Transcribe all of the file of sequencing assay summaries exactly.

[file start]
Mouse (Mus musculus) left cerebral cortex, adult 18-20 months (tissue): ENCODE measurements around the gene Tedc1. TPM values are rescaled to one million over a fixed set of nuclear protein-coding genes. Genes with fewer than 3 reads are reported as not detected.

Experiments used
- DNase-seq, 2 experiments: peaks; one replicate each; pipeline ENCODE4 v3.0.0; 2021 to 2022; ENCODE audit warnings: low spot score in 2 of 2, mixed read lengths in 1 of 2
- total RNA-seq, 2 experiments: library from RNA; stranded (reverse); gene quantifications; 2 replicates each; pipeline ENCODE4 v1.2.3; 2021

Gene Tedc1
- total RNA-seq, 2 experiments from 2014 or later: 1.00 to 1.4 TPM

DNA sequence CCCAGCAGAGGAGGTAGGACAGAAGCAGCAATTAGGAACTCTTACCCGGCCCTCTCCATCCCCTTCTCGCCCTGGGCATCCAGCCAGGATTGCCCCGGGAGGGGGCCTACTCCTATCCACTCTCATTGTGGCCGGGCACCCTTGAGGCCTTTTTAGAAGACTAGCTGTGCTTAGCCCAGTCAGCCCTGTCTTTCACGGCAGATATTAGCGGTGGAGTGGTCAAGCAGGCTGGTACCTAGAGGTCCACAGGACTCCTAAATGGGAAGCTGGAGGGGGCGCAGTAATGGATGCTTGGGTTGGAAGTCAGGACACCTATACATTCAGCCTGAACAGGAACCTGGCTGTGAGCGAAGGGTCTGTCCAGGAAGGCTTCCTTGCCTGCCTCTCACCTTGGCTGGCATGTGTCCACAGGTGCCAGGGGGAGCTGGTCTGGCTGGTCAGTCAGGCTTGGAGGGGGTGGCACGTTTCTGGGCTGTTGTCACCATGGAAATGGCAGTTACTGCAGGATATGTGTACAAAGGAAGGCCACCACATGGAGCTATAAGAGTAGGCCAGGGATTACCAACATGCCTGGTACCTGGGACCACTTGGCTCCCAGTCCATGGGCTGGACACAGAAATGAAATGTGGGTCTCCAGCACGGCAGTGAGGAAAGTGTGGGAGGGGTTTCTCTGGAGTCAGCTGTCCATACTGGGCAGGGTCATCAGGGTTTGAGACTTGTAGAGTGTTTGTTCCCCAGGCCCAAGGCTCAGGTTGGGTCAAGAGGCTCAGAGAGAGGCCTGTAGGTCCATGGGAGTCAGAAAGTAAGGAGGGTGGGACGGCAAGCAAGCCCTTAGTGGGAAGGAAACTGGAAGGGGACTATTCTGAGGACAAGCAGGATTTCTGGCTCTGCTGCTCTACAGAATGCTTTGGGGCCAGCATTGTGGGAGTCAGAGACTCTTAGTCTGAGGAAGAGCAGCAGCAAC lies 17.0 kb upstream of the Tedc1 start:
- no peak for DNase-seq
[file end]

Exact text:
Mouse (Mus musculus) left cerebral cortex, adult 18-20 months (tissue): ENCODE measurements around the gene Tedc1. TPM values are rescaled to one million over a fixed set of nuclear protein-coding genes. Genes with fewer than 3 reads are reported as not detected.

Experiments used
- DNase-seq, 2 experiments: peaks; one replicate each; pipeline ENCODE4 v3.0.0; 2021 to 2022; ENCODE audit warnings: low spot score in 2 of 2, mixed read lengths in 1 of 2
- total RNA-seq, 2 experiments: library from RNA; stranded (reverse); gene quantifications; 2 replicates each; pipeline ENCODE4 v1.2.3; 2021

Gene Tedc1
- total RNA-seq, 2 experiments from 2014 or later: 1.00 to 1.4 TPM

DNA sequence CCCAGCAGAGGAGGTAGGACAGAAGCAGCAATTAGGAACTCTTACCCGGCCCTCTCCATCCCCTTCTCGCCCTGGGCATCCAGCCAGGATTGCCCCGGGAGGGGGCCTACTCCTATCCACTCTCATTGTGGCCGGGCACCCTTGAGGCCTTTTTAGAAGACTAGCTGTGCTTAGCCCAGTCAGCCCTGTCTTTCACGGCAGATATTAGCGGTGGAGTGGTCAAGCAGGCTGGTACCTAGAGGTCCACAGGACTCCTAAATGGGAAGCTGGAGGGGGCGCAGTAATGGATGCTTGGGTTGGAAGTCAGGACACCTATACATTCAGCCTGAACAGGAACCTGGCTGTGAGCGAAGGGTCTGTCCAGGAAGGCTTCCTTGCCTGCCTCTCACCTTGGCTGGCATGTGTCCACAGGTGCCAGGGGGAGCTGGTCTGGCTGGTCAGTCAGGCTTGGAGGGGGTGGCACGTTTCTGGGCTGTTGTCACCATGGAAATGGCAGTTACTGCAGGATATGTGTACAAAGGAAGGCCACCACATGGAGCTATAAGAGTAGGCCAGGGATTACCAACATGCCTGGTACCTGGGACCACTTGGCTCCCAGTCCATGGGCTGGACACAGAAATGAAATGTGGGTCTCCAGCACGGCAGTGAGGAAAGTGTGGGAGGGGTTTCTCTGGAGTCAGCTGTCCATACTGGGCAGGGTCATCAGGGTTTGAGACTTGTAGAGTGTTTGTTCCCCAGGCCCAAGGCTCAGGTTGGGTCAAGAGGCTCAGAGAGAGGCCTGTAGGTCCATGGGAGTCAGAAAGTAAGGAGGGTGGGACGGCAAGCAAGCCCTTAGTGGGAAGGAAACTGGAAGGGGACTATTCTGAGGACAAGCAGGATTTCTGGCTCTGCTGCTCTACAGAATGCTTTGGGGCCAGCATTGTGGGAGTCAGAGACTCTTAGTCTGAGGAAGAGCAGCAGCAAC lies 17.0 kb upstream of the Tedc1 start:
- no peak for DNase-seq